By Michael E. Miller
By Ryan Yousefi
By Kyle Munzenrieder
By Sabrina Rodriguez
By Michael E. Miller
By Carlos Suarez De Jesus
By Luther Campbell
By Kyle Munzenrieder
Daughter Janine, age 40, grew into an internationally feted conceptual artist, with her sculptures and performance pieces earning space at the Whitney Museum, a MacArthur Foundation "genius" Fellowship, and so many citations in The New York Times that the paper's critics now offhandedly refer to promising new talent of a particular neofeminist stripe as being "Antoni-like."
Older brother Robert, age 46, held down the role of learned professor and novelist, mentoring a steady stream of young talent at the University of Miami while his own intricate prose and cultural studies had the late George Plimpton lauding him as "the James Joyce of the Caribbean" and spotlighting his work in Paris Review.
It was up to 45-year-old younger brother Brian to indulge in more earthly pursuits as a frequent South Beach nightcrawler and clubland habitué. Indeed, parts of Brian's own 1994 novel, Paradise Overdose -- a frothy tale of sex and drugging across the Bahamas -- often seemed closer to a hazy memoir than fiction. And if a sample chapter of Venus de Milo Arms -- his long-awaited chronicle of the Beach's glory days -- is any indication, Brian's preoccupations have hardly shifted.
A simple enough dichotomy then: Robert is the "serious" writer in the Antoni clan; brother Brian tackles the juicy bits. At least that's the way it used to be.
Nowadays it's Robert's writing that is raising prurient eyebrows: His new novel Carnival practically drips with erotic tension -- of all persuasions -- and the book's wastrel narrator is a far cry from the mythological archetypes and historic figures that filled his earlier work such as Divina Trace and Blessed Is the Fruit.
In fact William, the Manhattan writer at the end of his emotional tether who anchors Carnival, is an Anglo who's run away from both his Trinidadian roots and his wealthy family -- a man who bears no small likeness to Robert Antoni himself. Such was the verdict at Robert's Books & Books reading last month, where the Coral Gables store was filled with curious murmurings on his new turn. Having angrily quit his University of Miami position despite receiving tenure there in 2001 ("I love teaching but I hate the politics of academia"), Robert had moved his family to Barcelona. As of last fall, however, he was living in New York City, teaching as an adjunct at Columbia University, sans wife and kids.
"It's pretty obvious he's single again," quipped family friend and local hotelier Mera Rubell after listening to Robert read a particularly charged section of Carnival to the assembled crowd. "His interests are changing," she added with a knowing smile.
"He's on my terrain now," joked brother Brian. "Pretty soon I'll have to start writing about mythological frogs just to balance it out."
To Robert, though, such talk is frustrating. "I think people miss out on the playfulness, the humor, that's always been in all of my books," he tells Kulchur with a sigh, speaking in a soft voice that rides a faint Trinidadian lilt. "When I wrote that monkey chapter in Divina Trace," he continues, referring to passages that saw him inventing an entirely new language to capture a monkey's point of view, "I thought, People are going to laugh their heads off at this!" Instead he was greeted with solemn nods of approval from Joycean scholars, as well as the 1992 Commonwealth Prize for best first fiction.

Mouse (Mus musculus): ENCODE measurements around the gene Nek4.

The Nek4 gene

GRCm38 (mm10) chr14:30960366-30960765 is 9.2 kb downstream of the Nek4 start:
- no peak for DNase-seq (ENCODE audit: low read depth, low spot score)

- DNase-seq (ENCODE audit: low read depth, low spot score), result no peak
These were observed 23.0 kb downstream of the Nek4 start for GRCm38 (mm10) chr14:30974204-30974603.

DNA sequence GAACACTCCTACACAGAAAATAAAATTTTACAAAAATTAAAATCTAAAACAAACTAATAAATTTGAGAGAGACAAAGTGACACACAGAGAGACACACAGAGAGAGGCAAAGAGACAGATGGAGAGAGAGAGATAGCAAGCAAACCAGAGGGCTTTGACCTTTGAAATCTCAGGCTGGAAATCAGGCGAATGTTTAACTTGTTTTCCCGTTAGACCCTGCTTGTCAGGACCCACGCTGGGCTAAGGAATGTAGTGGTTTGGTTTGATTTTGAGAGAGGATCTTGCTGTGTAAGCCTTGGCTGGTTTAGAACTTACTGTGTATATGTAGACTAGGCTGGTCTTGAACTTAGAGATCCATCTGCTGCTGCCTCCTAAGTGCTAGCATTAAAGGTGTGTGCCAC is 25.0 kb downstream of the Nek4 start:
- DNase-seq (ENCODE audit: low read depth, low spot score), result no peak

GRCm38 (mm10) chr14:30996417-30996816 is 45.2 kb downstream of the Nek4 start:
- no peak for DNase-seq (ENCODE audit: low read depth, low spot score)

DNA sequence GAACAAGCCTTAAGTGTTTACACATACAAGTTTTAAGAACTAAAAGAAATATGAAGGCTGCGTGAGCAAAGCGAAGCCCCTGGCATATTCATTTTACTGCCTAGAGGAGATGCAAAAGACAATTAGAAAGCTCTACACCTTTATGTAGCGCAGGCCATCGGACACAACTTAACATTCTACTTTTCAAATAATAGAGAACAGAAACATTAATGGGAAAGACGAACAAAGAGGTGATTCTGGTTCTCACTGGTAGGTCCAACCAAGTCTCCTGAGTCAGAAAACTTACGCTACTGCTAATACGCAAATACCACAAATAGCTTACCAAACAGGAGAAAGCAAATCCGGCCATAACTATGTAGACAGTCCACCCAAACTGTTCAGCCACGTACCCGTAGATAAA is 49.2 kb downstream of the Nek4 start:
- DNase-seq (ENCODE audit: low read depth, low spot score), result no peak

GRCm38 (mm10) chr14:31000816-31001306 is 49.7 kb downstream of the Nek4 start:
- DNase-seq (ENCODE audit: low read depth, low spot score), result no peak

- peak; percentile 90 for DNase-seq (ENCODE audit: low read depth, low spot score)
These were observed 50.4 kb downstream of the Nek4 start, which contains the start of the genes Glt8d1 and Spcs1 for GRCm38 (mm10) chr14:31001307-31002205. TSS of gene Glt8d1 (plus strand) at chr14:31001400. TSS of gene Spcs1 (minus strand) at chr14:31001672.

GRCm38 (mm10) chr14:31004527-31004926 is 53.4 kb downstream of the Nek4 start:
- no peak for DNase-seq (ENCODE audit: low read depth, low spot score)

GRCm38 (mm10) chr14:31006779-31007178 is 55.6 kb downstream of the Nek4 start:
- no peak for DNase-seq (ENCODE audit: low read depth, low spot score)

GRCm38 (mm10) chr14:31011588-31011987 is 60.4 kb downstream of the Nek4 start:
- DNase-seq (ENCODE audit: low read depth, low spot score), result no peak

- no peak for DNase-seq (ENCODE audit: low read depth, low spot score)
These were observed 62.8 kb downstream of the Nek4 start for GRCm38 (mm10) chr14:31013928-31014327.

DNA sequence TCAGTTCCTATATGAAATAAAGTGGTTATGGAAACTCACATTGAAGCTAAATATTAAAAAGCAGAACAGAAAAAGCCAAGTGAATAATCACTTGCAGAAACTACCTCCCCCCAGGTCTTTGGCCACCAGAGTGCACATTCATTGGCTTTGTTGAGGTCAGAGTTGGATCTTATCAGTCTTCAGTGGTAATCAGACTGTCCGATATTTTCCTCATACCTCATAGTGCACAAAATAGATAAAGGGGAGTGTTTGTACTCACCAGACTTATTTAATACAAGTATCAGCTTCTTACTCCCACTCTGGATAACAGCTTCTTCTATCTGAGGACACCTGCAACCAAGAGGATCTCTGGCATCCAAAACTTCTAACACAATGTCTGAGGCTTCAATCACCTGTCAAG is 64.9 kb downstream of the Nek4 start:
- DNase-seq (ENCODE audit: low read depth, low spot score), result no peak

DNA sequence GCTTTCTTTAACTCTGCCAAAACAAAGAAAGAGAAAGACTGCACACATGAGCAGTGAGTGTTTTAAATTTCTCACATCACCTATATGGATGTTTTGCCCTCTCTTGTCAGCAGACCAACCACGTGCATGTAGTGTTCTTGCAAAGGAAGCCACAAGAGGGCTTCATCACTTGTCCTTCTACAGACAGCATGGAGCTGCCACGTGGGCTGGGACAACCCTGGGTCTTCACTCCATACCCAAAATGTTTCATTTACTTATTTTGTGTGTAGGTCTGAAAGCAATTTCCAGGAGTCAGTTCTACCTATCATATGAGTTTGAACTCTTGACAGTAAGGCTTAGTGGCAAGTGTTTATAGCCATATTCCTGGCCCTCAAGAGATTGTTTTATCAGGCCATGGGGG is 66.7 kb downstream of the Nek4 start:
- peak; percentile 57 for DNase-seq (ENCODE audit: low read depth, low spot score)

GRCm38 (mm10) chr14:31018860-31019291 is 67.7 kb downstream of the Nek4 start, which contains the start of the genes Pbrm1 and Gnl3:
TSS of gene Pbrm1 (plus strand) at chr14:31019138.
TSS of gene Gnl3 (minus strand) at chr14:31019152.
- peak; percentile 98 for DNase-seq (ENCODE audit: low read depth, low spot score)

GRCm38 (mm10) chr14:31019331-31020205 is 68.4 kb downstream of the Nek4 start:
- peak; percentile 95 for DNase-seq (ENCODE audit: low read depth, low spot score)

"Everyone takes it so seriously, it's ludicrous!" he snaps. His voice rising to an uncharacteristically sharp timbre, he adds pointedly: "I've been labeled a literary writer. What the fuck does that mean?"
Robert Antoni isn't the only one asking that question. His publisher Grove/Atlantic decided to dramatically reposition him this time out, issuing Carnival as a paperback original on its Black Cat imprint, a new line reserved for bloody noirs, louche coming-of-age stories, and Trainspotting-inspired tyros. Academic is about the last word one would associate with any of Black Cat's offerings, though postmodernists are bound to have a field day with Carnival's content.
Constructed as a present-day reworking of the ultimate in Dead White Male-ology, Ernest Hemingway's The Sun Also Rises, Carnival gives us Trinidadian stand-ins for that 1926 classic's "Lost Generation." Jake Barnes's sexually emasculating World War I wound is traded for William's more psychological impotence, Lady Brett Ashley's British blood turns Creole, Robert Cohn's Jewish outsider becomes black, and the whole confused love triangle is whisked off to Port-of-Spain's bacchanalian Carnival festival -- a neat swap for The Sun Also Rises' running of the bulls at Pamplona.
Antoni prefers to call his novel a "cross-dressing" rather than a rework of Hemingway, but even more jarring than his fluid treatment of sexual and racial identity is Carnival's lean style -- no Joycean overtones here.
"Using Hemingway as a point of departure locked me into straightforward, declarative sentences," Antoni explains. "It's what it had to be." And his newfound reckoning for matters of the flesh? "It's what the material called for," he replies coolly.